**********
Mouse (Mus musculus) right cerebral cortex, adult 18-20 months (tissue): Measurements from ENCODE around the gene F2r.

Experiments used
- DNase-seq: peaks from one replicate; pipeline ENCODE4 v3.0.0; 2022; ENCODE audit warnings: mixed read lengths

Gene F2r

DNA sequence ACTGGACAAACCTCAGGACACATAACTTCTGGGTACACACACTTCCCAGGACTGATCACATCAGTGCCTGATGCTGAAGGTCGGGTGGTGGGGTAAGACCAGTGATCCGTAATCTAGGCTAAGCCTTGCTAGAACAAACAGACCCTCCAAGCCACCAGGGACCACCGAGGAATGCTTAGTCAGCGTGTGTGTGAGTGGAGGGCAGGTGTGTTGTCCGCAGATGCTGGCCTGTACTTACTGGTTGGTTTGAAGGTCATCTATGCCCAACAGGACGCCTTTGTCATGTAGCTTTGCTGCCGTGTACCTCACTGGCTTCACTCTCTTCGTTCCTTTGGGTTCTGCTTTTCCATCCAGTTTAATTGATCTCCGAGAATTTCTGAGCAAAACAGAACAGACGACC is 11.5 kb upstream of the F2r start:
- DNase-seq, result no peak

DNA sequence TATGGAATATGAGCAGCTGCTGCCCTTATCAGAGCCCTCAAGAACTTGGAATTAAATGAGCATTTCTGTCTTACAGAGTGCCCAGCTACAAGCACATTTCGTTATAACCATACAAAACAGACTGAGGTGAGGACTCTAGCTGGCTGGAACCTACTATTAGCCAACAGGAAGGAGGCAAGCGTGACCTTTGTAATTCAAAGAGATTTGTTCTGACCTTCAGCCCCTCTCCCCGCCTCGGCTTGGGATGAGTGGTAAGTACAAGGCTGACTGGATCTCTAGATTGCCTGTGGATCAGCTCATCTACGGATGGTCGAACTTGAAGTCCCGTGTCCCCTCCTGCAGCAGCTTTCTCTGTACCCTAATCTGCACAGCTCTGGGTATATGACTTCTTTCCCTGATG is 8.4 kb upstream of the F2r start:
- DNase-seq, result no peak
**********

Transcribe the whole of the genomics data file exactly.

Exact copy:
Mouse (Mus musculus) right cerebral cortex, adult 18-20 months (tissue): Measurements from ENCODE around the gene F2r.

Experiments used
- DNase-seq: peaks from one replicate; pipeline ENCODE4 v3.0.0; 2022; ENCODE audit warnings: mixed read lengths

Gene F2r

DNA sequence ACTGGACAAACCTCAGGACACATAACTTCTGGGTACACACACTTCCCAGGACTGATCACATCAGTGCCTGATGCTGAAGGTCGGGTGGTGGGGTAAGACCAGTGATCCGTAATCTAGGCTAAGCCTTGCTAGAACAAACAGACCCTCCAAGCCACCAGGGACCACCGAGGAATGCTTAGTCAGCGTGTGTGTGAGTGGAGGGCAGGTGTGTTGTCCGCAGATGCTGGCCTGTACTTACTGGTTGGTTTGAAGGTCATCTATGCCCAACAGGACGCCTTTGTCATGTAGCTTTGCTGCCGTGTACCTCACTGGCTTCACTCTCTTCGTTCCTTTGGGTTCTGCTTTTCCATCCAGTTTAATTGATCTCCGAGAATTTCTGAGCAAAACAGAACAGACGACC is 11.5 kb upstream of the F2r start:
- DNase-seq, result no peak

DNA sequence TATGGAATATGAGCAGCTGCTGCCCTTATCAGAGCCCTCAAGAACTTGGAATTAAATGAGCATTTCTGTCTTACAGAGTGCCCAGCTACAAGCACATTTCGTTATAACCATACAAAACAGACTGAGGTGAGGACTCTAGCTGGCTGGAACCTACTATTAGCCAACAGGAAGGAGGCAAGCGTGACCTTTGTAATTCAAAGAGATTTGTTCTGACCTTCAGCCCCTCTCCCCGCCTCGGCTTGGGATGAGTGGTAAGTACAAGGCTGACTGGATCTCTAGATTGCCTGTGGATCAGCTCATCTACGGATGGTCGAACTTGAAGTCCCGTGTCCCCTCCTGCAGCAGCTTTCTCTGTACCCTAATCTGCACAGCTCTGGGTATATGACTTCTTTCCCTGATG is 8.4 kb upstream of the F2r start:
- DNase-seq, result no peak